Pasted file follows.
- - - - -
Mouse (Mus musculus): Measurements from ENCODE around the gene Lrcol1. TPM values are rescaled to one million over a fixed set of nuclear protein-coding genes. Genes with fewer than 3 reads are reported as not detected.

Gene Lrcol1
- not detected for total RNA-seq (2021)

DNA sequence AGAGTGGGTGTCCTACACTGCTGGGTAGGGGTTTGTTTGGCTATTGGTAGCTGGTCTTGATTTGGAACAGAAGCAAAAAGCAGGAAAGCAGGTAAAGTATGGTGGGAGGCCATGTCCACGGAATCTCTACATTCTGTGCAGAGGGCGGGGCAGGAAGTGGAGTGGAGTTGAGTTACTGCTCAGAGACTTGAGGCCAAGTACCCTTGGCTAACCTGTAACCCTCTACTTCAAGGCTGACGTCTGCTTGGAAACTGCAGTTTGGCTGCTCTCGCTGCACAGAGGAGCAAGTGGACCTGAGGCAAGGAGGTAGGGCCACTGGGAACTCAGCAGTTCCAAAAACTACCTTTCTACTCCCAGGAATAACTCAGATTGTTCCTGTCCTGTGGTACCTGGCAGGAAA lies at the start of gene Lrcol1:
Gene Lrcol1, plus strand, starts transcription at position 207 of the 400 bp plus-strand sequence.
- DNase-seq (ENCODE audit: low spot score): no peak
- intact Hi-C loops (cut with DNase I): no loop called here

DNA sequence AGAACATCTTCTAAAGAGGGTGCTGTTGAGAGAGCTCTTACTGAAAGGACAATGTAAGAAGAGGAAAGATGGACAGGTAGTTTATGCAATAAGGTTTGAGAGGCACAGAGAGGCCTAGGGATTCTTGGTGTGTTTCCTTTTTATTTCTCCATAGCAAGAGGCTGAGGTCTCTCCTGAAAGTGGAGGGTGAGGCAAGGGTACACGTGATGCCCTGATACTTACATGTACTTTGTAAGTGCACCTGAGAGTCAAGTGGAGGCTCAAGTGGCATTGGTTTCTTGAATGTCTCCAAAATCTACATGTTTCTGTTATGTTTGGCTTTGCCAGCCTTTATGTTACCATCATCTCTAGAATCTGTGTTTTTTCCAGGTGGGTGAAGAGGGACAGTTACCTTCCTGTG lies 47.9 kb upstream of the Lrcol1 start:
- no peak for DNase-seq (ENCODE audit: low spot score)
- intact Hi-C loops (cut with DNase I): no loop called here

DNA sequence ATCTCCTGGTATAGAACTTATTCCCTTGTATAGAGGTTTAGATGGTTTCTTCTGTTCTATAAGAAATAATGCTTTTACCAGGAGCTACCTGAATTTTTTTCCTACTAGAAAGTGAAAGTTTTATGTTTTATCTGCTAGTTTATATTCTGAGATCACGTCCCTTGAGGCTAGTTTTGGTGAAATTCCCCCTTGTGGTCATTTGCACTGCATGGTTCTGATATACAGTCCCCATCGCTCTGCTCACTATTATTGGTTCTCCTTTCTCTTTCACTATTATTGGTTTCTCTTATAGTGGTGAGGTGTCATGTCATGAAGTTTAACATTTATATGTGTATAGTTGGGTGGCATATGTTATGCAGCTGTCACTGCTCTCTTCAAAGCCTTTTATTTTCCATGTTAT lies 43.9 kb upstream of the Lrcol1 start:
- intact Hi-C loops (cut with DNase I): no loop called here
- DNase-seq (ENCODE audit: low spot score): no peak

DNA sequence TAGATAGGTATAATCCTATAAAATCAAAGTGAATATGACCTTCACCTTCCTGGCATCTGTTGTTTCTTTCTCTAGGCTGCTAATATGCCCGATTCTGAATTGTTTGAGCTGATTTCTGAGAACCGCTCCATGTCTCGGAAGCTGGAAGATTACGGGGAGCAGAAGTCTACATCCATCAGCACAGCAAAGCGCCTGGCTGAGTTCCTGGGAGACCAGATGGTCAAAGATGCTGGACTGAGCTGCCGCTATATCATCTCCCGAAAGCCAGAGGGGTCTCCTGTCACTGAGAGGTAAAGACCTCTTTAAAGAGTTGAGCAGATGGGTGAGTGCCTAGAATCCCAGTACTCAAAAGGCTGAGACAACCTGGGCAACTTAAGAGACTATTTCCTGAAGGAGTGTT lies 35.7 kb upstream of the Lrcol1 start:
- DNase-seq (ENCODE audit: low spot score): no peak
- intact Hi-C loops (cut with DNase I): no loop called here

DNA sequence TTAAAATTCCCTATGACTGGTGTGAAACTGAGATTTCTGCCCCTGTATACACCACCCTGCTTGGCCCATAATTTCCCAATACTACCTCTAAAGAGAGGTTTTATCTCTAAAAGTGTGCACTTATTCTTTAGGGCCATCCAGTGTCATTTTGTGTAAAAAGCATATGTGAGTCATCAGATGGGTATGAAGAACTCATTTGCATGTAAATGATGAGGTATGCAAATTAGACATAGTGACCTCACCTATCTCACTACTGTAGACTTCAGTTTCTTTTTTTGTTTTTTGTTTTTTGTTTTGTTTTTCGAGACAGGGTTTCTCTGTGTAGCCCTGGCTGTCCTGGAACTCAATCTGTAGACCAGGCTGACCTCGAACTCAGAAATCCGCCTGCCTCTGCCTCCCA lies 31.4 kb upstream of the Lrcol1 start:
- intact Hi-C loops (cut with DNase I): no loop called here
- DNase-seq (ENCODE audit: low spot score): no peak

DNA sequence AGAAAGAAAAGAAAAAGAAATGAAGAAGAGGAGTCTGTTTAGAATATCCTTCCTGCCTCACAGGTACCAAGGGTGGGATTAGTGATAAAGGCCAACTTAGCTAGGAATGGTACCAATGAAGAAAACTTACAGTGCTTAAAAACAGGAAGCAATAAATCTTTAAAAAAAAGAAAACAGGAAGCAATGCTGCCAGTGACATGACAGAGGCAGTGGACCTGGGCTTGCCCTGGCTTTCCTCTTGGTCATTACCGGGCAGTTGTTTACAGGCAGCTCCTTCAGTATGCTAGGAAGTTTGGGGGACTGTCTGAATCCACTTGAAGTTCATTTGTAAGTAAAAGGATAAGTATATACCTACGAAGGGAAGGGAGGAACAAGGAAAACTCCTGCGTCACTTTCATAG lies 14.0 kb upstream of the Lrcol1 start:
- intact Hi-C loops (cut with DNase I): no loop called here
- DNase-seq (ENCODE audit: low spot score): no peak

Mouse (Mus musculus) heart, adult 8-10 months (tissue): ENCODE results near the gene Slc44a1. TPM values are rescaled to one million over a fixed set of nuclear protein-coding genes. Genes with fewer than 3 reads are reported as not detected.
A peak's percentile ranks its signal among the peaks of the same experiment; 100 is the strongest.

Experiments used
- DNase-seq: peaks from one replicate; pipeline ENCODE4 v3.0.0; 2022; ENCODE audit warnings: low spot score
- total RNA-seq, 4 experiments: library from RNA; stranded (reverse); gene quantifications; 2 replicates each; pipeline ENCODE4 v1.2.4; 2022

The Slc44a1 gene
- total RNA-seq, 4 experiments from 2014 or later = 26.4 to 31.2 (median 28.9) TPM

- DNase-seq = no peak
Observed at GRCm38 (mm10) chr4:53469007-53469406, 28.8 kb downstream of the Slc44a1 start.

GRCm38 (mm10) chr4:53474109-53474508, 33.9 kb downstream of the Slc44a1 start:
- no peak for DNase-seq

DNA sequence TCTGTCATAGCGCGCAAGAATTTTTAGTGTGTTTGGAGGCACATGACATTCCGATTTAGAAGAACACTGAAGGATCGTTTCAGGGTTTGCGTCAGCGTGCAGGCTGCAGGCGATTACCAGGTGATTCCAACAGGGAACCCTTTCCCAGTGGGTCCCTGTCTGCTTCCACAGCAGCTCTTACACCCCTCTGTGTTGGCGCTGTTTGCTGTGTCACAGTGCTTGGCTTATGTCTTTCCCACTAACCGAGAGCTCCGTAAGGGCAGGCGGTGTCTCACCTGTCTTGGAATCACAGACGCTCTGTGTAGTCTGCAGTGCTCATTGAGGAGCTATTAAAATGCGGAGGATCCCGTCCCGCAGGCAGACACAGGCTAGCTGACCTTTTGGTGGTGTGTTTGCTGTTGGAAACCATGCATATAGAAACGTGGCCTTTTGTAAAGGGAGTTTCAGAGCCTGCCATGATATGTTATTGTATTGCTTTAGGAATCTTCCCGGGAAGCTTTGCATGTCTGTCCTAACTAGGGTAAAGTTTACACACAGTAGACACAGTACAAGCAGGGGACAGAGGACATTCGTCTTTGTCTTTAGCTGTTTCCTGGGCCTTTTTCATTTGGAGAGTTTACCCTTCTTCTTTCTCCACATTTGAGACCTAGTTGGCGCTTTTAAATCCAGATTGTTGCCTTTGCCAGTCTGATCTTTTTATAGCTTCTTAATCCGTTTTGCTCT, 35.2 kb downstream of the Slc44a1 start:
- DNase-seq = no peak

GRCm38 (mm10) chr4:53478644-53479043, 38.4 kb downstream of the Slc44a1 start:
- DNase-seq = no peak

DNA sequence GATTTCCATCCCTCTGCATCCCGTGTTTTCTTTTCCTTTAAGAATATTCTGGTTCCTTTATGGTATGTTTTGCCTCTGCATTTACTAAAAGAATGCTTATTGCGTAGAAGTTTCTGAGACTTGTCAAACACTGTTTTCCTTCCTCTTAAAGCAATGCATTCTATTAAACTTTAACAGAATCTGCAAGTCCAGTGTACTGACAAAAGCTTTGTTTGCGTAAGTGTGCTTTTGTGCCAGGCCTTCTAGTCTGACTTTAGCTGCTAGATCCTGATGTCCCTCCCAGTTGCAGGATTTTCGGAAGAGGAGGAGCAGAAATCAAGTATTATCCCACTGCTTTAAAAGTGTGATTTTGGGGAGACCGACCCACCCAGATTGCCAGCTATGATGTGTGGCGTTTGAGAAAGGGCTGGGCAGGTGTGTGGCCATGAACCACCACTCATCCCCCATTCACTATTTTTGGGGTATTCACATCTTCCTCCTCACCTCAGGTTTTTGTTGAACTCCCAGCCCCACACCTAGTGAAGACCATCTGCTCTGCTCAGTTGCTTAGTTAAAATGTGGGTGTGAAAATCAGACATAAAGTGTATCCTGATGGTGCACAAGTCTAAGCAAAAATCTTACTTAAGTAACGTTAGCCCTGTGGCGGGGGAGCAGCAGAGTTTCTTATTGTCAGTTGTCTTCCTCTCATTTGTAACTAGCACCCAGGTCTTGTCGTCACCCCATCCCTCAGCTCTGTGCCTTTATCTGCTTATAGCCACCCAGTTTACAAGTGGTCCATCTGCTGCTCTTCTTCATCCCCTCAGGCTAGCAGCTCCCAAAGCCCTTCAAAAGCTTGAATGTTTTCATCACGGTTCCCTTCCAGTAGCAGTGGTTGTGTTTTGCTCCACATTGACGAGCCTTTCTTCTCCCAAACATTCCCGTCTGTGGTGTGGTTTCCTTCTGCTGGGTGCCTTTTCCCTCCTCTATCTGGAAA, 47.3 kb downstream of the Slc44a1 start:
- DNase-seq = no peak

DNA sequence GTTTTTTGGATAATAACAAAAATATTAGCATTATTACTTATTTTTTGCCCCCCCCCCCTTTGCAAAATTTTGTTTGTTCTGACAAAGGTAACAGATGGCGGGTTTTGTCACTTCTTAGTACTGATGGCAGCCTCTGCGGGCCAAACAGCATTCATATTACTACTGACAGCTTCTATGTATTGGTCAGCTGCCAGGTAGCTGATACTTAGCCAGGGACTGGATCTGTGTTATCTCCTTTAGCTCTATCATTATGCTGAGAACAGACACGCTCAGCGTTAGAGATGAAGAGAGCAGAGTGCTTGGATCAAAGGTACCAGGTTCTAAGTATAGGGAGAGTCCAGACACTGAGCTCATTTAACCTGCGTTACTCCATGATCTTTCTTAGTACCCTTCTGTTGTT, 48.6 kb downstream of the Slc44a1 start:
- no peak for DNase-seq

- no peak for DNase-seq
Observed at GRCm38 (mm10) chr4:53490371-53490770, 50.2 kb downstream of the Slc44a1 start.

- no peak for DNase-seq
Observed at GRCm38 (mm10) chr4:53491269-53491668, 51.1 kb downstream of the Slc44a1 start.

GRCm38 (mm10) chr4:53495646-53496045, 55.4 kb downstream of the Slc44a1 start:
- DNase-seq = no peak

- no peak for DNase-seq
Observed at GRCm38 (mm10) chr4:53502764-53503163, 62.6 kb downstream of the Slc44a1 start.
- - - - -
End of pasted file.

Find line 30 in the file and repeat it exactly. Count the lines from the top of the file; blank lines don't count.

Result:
- DNase-seq = no peak